Author(s): Jung K, Lein M, Laube C, Lichtinghagen R
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Abstract BACKGROUND: Matrix metalloproteinases (MMP) in blood are promising new diagnostic tools. It was shown that the blood sampling process resulted in different blood concentrations of MMPs. To clarify whether the sampling process also influences the diagnostic validity of MMPs, MMP-9 measurements were performed in plasma and serum samples of patients with prostate carcinoma and renal cell cancer. METHODS: MMP-9 ELISAs were performed in samples of heparin plasma and serum collected in blood tubes with and without clot accelerator. Measurements were undertaken in 78 healthy persons, 33 patients with prostate carcinoma and 33 patients with renal cell carcinoma. RESULTS: MMP-9 showed higher concentrations in serum samples than in heparin plasma and was about threefold higher in serum samples collected in tubes with clot activator than in native serum samples. Both patient groups had lower MMP-9 concentrations in serum, whereas in plasma, patients with renal cell carcinoma had higher, but patients with prostate cancer unchanged MMP-9 concentrations. 13 of 33 patients with renal cell carcinoma had increased MMP-9 plasma values but no patient had increased serum concentrations. CONCLUSIONS: To optimise the diagnostic validity of the MMP-9 in blood, measurements should be performed in heparin plasma but not in serum.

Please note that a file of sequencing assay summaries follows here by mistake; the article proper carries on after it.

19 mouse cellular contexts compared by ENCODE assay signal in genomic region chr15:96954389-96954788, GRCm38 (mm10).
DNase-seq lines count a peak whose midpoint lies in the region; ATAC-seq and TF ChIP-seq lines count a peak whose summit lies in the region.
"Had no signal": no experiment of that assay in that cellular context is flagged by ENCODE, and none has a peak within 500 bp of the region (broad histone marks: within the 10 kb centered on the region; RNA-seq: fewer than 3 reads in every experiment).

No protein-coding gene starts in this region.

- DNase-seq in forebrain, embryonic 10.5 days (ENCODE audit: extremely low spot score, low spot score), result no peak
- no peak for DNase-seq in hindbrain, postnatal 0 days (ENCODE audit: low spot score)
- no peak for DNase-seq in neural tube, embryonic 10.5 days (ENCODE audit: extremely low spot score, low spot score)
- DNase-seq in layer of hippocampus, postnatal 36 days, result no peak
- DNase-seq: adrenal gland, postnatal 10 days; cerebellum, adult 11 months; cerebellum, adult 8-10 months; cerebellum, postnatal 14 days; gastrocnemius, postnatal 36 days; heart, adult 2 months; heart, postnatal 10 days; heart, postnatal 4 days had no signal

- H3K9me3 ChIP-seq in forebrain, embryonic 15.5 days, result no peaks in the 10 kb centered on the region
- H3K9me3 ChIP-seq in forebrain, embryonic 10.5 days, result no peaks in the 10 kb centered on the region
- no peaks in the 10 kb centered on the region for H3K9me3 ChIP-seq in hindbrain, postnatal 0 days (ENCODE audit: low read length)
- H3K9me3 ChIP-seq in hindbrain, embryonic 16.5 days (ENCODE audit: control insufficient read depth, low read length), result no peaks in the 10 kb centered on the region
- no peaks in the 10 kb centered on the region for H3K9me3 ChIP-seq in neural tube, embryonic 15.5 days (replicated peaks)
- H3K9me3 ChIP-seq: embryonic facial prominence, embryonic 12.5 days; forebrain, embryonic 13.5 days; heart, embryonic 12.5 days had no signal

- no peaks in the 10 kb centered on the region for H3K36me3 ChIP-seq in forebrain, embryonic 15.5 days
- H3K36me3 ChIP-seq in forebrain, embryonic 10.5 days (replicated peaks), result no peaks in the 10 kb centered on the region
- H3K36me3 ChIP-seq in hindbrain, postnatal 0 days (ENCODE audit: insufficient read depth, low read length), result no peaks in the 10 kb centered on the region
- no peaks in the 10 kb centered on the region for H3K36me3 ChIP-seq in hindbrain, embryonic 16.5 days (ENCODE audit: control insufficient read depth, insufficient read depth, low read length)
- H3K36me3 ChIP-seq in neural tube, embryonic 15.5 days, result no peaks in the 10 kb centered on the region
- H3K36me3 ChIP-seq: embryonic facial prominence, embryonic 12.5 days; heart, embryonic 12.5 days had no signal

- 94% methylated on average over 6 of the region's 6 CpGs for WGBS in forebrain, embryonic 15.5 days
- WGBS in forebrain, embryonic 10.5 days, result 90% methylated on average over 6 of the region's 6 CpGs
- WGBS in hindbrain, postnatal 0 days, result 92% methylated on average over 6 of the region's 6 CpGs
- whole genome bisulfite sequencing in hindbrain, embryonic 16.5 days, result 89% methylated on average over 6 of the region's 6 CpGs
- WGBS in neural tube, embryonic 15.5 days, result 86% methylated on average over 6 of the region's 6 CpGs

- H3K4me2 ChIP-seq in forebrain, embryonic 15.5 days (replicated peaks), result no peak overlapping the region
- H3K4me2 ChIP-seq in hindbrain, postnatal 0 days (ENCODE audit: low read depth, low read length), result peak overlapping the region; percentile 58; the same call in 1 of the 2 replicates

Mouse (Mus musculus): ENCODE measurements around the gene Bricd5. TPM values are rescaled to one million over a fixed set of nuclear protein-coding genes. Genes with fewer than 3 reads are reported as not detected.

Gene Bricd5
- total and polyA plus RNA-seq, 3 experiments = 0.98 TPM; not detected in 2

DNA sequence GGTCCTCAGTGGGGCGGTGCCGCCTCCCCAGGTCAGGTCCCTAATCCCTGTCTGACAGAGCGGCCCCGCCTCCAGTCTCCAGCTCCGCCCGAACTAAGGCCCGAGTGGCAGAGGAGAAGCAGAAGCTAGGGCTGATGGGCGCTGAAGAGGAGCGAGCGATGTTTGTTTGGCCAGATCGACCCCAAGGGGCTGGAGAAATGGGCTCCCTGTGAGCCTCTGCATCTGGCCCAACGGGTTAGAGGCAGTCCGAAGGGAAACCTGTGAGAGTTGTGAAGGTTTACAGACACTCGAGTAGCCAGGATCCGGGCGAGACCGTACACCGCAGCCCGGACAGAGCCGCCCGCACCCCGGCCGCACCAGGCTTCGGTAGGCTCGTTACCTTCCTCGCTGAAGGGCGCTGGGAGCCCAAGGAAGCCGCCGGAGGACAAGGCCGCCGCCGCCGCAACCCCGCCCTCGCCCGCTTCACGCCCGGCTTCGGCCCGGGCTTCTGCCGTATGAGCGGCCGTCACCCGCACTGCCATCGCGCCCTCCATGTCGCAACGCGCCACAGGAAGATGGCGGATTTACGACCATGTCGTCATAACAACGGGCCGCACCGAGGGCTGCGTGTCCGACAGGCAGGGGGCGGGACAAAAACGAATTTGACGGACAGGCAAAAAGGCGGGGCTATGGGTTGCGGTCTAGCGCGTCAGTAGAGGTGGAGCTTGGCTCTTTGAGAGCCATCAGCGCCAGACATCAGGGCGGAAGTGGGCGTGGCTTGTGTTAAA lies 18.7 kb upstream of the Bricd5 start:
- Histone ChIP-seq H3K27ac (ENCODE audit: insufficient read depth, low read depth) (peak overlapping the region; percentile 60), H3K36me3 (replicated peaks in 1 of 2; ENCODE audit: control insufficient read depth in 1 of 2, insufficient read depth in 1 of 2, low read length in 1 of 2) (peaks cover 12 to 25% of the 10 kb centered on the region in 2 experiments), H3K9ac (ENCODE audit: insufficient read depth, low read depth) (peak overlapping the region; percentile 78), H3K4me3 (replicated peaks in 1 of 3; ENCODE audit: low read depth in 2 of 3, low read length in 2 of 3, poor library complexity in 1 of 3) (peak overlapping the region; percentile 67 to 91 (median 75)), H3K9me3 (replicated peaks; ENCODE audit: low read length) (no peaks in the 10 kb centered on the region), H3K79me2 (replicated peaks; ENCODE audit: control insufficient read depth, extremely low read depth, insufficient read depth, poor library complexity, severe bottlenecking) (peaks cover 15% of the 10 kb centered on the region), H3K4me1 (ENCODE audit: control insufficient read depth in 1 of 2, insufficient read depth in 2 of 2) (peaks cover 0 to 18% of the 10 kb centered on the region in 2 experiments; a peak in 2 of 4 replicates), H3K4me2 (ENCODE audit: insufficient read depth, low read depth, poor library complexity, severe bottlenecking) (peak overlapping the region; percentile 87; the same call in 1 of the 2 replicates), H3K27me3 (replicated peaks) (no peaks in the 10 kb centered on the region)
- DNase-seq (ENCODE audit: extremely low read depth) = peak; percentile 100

This article was published in Clin Chim Acta
and referenced in Journal of Chromatography & Separation Techniques